The Chemical Table: An Open Dialog between Visualization and Design
January 22, 2019 10:48 AM   Subscribe

A classroom chart bearing an early version of the periodic table of elements has been discovered in a University of St. Andrews chemistry lab. Printed in 1885, the chart is thought to be the the world’s oldest classroom periodic table, before the discovery of germanium in 1886. This is not the oldest table of elements, but one of the oldest in a form most commonly recognizable.

Key milestones in charting elements: Mendeleev published his periodic table of all known elements and predicted several new elements to complete the table in a Russian-language journal. Only a few months after, Meyer published a virtually identical table in a German-language journal. Mendeleev has the distinction of accurately predicting the qualities of what he called ekasilicon, ekaaluminium and ekaboron (germanium, gallium and scandium, respectively).

The 18 column modern format is a variation on Mendeleev's table that is attributable to Horace Groves Deming, who included it in the text book General Chemistry (Archive.org, 2nd edition, 1923).

There are various variations on this table format, and a number of alternative periodic tables that look nothing like what Mendeleev created, including James Franklin Hyde's 2D Curled Ribbon Periodic Table, George Gamow's 3D Wound Ribbon Periodic Table. In total, The INTERNET Database of Periodic Tables includes 945 entries, though this includes discoveries of all the elements, as well as cheeky tables of things other than actual elements or chemicals (Simpson's Periodic Table, courtesy of Oscar Meyer, and Adult Periodic Table, for two random examples). But it also tracks new attempts to update the Periodic Table structure, such as the 2019 Empirical Periodic Table, and the UCLA Periodic Table (proposed by students in 2019).

Title via the academic paper The Chemical Table: An Open Dialog between Visualization and Design, by Francis T. Marchese.
posted by filthy light thief (10 comments total) 31 users marked this as a favorite
 
Thanks so much for this wonderful clickhole!
posted by ouke at 10:53 AM on January 22


And is this one at the Mendeleev museum in St Petersburg the biggest one?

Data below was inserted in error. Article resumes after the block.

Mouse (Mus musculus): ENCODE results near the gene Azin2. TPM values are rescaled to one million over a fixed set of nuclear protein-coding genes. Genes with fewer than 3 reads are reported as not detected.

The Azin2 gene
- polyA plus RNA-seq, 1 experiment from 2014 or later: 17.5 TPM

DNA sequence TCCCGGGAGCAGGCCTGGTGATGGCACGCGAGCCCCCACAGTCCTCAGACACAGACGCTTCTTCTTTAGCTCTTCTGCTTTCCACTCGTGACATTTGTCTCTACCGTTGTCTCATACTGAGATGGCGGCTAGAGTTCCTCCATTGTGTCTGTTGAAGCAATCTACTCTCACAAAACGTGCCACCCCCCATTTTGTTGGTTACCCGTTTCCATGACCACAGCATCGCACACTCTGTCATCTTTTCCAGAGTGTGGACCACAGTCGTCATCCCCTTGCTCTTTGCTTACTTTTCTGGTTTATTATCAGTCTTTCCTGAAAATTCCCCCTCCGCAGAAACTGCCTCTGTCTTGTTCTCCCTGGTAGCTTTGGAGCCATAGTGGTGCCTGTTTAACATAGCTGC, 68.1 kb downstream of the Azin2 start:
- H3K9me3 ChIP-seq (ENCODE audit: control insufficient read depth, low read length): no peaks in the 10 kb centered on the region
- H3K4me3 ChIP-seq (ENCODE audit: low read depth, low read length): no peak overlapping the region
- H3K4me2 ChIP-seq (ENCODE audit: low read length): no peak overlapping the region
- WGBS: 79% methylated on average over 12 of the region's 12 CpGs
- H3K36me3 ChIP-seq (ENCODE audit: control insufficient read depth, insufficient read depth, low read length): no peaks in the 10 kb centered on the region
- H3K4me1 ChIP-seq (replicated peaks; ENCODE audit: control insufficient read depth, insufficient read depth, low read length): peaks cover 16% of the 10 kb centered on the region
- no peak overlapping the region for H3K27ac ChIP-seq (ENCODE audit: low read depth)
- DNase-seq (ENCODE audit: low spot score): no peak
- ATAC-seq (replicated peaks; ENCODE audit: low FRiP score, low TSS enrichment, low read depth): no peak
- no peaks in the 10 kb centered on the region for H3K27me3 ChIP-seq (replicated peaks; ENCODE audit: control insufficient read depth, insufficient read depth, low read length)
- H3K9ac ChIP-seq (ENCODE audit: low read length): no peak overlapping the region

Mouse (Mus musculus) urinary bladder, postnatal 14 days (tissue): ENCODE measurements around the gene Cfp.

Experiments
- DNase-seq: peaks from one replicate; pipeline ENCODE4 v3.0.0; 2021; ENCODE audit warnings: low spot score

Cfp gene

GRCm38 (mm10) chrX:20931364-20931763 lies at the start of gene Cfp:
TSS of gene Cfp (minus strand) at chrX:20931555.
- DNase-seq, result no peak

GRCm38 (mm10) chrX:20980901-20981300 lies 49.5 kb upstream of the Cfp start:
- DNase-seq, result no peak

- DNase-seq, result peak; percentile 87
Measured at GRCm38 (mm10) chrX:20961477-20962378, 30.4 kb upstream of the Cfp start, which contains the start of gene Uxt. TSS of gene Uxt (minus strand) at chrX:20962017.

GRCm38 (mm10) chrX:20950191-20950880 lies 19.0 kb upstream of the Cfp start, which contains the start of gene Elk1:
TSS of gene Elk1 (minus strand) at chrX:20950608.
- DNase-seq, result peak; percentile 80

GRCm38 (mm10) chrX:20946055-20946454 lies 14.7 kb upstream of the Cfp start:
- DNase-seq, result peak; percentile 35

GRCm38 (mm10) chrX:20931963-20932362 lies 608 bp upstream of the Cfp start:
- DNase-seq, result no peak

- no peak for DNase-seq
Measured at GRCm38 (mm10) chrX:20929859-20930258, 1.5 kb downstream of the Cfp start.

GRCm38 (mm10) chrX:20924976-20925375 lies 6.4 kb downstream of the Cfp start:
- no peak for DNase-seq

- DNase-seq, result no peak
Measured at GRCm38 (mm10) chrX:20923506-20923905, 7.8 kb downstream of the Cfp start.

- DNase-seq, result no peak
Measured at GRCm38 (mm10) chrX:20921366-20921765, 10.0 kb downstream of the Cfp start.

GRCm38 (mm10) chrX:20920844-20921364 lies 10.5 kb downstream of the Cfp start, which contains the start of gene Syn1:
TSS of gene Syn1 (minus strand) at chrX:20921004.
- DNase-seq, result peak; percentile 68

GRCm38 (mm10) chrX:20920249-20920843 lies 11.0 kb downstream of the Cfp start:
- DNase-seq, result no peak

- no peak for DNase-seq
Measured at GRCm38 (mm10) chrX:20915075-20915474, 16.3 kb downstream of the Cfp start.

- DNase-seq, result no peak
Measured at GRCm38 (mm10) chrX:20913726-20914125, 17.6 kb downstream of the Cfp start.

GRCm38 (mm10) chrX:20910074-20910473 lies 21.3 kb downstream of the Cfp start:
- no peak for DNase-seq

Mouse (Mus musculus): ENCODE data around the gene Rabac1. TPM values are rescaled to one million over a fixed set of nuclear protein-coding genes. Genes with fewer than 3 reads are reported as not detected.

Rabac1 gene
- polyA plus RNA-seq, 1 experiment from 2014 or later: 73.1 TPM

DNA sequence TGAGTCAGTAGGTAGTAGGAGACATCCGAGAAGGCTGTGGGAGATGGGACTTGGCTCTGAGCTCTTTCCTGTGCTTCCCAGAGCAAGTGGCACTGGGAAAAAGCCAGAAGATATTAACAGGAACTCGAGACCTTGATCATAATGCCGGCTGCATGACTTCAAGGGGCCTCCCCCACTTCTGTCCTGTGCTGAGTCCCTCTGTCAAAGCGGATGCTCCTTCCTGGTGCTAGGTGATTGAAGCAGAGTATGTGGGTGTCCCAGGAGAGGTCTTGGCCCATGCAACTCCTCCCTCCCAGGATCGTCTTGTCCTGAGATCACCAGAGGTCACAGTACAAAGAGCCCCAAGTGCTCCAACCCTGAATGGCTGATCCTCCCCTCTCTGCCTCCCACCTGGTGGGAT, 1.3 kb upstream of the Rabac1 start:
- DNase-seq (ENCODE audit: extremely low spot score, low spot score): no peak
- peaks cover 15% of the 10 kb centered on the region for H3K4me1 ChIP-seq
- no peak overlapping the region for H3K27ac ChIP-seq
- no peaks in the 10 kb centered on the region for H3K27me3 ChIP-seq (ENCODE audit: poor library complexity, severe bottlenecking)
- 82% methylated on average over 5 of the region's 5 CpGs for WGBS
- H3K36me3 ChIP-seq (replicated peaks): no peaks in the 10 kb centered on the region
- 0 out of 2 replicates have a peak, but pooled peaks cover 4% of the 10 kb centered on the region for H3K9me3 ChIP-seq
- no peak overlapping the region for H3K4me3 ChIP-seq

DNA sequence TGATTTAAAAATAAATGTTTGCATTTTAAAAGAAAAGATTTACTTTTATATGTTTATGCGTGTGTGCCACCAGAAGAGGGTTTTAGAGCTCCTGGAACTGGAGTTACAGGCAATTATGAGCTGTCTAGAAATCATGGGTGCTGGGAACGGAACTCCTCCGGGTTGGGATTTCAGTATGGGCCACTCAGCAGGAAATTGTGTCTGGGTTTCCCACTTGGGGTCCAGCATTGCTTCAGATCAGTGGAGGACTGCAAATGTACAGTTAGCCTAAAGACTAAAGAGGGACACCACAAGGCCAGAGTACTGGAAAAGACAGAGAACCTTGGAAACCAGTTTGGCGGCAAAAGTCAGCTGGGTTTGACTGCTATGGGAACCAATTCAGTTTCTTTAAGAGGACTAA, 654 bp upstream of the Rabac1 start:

posted by ouke at 11:04 AM on January 22


Outstanding post, FLT — flagged as fantastic!
posted by darkstar at 11:46 AM on January 22


Thanks!

Bonus web resources: Periodic Table dot com, which has a LOT of information in various forms; and the fancy, dynamic ptable dot com.
posted by filthy light thief at 12:44 PM on January 22 [2 favorites]


I love that ribbon table! I now finally understand the Lanthanides.

flt, Theodore Gray, in addition to the website, has also made an actual table
posted by q*ben at 12:59 PM on January 22 [2 favorites]


Ah, good call on that!

As seen previously ... almost 12 and a half years ago (I feel so old ;))
posted by filthy light thief at 1:36 PM on January 22


I'm reminded of a Kim Stanley Robinson novel where Indian scientists produce a mandala-shaped periodic table.
posted by doctornemo at 1:57 PM on January 22


As seen previously ... almost 12 and a half years ago (I feel so old ;))

Ahem
posted by vacapinta at 2:05 PM on January 22 [4 favorites]


This is not the oldest table of elements, but one of the oldest in a form most commonly recognizable.

Decades ago I saw a cartoon of two guys in togas, one of whom is motioning to a nearby wall on which is written:
EARTH
AIR
FIRE
WATER
The explaining dude says, "I call it the periodic table of elements."
posted by ricochet biscuit at 2:15 PM on January 22 [2 favorites]


This is wonderful, thank you!

Since 2019 marks the 150th anniversary of Mendeleev's periodic table, it has also been declared the International Year of the Periodic Table of Elements. Woo-hoo!
posted by invokeuse at 9:15 PM on January 22 [1 favorite]


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